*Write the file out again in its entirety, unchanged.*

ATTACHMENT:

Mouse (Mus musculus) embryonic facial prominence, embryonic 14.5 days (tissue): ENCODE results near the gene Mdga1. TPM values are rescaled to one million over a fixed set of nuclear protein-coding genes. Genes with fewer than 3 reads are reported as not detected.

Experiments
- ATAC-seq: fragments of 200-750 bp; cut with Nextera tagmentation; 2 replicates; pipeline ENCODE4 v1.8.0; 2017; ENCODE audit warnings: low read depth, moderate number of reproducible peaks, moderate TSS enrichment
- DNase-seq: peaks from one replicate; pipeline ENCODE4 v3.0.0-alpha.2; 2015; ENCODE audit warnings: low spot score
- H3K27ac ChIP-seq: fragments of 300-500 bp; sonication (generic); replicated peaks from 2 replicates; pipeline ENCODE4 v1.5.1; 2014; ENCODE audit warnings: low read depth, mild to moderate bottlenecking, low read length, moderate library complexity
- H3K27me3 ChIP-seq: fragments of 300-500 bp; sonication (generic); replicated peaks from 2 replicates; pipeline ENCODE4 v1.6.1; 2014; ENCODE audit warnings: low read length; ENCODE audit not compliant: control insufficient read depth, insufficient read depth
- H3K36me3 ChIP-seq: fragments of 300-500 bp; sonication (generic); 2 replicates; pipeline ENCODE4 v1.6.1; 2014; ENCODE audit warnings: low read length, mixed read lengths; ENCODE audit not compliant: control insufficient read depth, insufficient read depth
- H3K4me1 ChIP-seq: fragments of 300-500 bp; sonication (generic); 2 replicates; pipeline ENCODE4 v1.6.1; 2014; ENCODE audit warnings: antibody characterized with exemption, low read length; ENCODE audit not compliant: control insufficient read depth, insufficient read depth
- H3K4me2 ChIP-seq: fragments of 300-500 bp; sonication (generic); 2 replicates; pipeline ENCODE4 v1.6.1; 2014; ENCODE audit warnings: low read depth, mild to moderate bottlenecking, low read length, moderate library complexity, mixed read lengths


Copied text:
Mouse (Mus musculus) embryonic facial prominence, embryonic 14.5 days (tissue): ENCODE results near the gene Mdga1. TPM values are rescaled to one million over a fixed set of nuclear protein-coding genes. Genes with fewer than 3 reads are reported as not detected.

Experiments
- ATAC-seq: fragments of 200-750 bp; cut with Nextera tagmentation; 2 replicates; pipeline ENCODE4 v1.8.0; 2017; ENCODE audit warnings: low read depth, moderate number of reproducible peaks, moderate TSS enrichment
- DNase-seq: peaks from one replicate; pipeline ENCODE4 v3.0.0-alpha.2; 2015; ENCODE audit warnings: low spot score
- H3K27ac ChIP-seq: fragments of 300-500 bp; sonication (generic); replicated peaks from 2 replicates; pipeline ENCODE4 v1.5.1; 2014; ENCODE audit warnings: low read depth, mild to moderate bottlenecking, low read length, moderate library complexity
- H3K27me3 ChIP-seq: fragments of 300-500 bp; sonication (generic); replicated peaks from 2 replicates; pipeline ENCODE4 v1.6.1; 2014; ENCODE audit warnings: low read length; ENCODE audit not compliant: control insufficient read depth, insufficient read depth
- H3K36me3 ChIP-seq: fragments of 300-500 bp; sonication (generic); 2 replicates; pipeline ENCODE4 v1.6.1; 2014; ENCODE audit warnings: low read length, mixed read lengths; ENCODE audit not compliant: control insufficient read depth, insufficient read depth
- H3K4me1 ChIP-seq: fragments of 300-500 bp; sonication (generic); 2 replicates; pipeline ENCODE4 v1.6.1; 2014; ENCODE audit warnings: antibody characterized with exemption, low read length; ENCODE audit not compliant: control insufficient read depth, insufficient read depth
- H3K4me2 ChIP-seq: fragments of 300-500 bp; sonication (generic); 2 replicates; pipeline ENCODE4 v1.6.1; 2014; ENCODE audit warnings: low read depth, mild to moderate bottlenecking, low read length, moderate library complexity, mixed read lengths